Name: Nick Carnes
Title: Creed C. Black Associate Professor of Public Policy and Political Science, Sanford School of Public Policy
Years at Duke: 7
What he does: The day for Carnes day begins at 8 a.m. when he arrives at his office for an hour of writing and research. He’s authored books, “White-Collar Government: The Hidden Role of Class in Economic Policy Making” and “The Cash Ceiling: Why Only the Rich Run for Office – and What We Can Do About It.” The books discuss why so few working-class citizens become politicians.
Carnes is currently working on a third book that will examine the global phenomena of white-collar privilege in government.
Growing up on the outskirts of Kansas City, Kan. inspired Carnes’ research. Both of his parents worked in restaurants, and Carnes jumped between jobs at Walmart and Dairy Queen before going to going to the University of Tulsa and Princeton University.
“I grew up in a working-class family, and that really shaped my academic career,” Carnes said. “Once I was in graduate school, I started to wonder why I didn’t see many politicians who came from a similar background.”
Carnes teaches undergraduate and graduate courses such as “The Politics of Public Policy” and “Political Ambition" at Sanford.
He ends each day with a goal: responding to emails so his inbox reaches zero.
“Cleaning out my inbox is an important part to my day,” Carnes said. “I’m trying every day to make sure all the people that count on me aren’t left hanging.”
What he loves about Duke: Carnes was attracted to Duke for the value the university places on research. He credits Duke’s commitment to research as the reason he published two books in five years.
“I want to do research for this job that’s important to me and important to democracy,” Carnes said. “Duke is a place that makes me better at the things that are truly important to me: research and teaching.”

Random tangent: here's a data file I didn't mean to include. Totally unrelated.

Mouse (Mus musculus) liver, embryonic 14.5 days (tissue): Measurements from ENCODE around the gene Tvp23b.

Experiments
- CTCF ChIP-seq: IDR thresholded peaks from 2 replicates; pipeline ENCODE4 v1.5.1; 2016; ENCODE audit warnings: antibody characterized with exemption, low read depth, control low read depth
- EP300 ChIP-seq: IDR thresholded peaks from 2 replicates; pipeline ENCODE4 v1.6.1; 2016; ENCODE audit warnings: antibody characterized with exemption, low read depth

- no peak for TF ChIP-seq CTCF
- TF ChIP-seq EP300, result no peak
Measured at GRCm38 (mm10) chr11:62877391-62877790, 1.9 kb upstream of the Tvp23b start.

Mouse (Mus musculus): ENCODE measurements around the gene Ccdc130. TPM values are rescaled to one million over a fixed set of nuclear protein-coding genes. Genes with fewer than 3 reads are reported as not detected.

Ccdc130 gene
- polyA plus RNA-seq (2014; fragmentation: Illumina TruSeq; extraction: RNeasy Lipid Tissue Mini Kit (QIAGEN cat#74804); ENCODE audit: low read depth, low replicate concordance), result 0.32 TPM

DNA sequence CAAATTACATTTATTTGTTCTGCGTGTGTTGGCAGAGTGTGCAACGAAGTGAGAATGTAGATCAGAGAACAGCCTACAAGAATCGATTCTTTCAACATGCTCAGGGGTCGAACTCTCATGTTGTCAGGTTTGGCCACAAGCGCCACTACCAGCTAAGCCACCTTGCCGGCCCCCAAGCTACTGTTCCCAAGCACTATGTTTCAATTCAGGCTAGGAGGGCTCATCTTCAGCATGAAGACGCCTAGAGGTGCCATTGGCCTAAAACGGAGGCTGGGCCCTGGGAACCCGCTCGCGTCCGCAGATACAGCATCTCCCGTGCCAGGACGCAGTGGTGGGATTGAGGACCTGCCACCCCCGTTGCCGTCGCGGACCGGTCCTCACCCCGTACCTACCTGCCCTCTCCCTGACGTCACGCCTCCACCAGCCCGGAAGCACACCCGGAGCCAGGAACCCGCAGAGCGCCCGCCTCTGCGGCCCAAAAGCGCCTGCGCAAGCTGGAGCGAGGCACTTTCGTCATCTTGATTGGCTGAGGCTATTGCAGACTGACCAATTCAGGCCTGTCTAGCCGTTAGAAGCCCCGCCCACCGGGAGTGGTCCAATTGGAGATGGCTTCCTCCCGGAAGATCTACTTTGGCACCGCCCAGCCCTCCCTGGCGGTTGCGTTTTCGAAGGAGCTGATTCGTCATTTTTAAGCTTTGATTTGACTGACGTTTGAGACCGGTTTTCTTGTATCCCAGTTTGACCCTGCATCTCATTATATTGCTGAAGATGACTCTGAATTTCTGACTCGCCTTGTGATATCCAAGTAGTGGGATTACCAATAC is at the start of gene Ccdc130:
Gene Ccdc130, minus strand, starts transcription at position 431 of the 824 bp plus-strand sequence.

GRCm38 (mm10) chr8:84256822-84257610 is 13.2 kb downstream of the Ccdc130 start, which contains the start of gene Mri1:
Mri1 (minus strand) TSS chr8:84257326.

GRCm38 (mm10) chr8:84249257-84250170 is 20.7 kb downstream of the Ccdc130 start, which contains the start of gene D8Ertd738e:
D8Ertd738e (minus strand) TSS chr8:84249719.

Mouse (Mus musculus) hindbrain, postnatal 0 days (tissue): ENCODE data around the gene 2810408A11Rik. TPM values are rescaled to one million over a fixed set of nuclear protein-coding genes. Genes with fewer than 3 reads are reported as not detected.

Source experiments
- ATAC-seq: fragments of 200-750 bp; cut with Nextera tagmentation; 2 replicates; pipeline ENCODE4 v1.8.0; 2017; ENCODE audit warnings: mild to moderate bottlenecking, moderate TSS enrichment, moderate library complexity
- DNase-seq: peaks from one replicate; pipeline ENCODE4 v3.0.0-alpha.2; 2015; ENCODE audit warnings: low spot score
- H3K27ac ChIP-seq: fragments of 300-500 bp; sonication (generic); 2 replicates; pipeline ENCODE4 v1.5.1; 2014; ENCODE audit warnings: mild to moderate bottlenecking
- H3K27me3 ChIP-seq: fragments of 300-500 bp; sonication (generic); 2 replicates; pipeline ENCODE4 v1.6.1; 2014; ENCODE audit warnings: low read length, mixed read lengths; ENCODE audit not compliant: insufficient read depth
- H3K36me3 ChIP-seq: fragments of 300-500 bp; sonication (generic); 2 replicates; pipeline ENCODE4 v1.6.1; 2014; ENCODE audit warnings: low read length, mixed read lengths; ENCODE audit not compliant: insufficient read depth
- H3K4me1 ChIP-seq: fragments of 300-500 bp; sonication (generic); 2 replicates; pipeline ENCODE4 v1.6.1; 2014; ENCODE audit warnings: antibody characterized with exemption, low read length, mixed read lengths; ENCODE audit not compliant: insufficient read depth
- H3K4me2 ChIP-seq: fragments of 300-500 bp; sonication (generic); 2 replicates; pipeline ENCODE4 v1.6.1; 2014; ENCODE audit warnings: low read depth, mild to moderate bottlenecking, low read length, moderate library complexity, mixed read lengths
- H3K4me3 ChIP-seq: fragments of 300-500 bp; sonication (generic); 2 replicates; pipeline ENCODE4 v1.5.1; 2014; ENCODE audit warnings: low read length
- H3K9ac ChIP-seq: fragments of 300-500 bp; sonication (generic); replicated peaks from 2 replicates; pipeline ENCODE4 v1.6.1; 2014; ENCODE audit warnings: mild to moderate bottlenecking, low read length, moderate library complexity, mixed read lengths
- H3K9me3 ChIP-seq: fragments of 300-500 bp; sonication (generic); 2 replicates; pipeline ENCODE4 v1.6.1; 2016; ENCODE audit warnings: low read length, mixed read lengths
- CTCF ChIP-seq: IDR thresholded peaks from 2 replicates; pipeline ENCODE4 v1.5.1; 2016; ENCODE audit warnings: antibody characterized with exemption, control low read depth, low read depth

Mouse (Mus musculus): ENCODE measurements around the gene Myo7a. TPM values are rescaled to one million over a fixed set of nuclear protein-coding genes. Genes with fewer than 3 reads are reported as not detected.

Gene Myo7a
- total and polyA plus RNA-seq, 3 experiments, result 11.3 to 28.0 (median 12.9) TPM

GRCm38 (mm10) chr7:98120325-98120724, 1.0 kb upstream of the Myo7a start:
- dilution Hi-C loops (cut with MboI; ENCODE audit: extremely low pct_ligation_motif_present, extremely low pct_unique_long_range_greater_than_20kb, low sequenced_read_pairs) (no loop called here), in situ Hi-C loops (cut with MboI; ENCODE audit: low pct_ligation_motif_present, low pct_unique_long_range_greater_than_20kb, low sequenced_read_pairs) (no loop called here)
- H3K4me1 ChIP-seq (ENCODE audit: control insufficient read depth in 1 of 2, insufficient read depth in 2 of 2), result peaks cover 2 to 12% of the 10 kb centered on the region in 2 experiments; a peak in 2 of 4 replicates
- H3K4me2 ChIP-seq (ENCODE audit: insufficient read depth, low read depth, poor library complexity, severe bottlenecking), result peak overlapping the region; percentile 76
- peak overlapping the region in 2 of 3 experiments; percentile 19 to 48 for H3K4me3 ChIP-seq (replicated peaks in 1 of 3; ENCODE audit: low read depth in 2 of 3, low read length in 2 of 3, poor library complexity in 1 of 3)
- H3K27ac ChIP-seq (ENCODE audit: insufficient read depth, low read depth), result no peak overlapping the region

Memorable day at work: Carnes introduced a “flipped classroom” format to “The Politics of Public Policy” course five years ago.
A flipped classroom is an instructional strategy in which students watch lectures on their own time and engage in assignments during class.
Students in his course studied the role of interest groups in public policy for homework. In class, they formed small groups in which they were challenged to recruit teaching assistants to join their made-up interest group.
“Some topics just aren’t that exciting to read about,” Carnes said. “But when you bring these wonderful students together to put the ideas into action it creates dynamite.”
Special object in his office: Above his desk is a large digital clock. He installed it as a reminder to stick to a schedule when meeting with people.
“I tend to get excited about what I do. I get wound up and want to talk and talk,” he said. “I put the clock above my desk so whoever I’m meeting with can say ‘I need to go in 10 minutes or I need to go now.’ It’s been such a help to have it there.”
Best advice received: An adviser at Princeton University grew frustrated with Carnes for hiding his working-class background to his classmates. He told Carnes “differences are useful.”
“He was frustrated when I gave a talk on my research and did my impression of a standard Princeton student,” he said. “The phrase is exactly what I needed to hear. I started owning my background. It’s okay to be you.”
First ever job: Carnes worked at a Dairy Queen in Pittsburgh, Kansas. He was fired after a month for never correctly figuring out how to make the soft serve swirl in a cone.
“There are no hard feelings,” he said.
Something most people don’t know about him: Carnes was a lead singer of a heavy metal band in high school.
“I loved it so much that I seriously considered not going to college,” he said.
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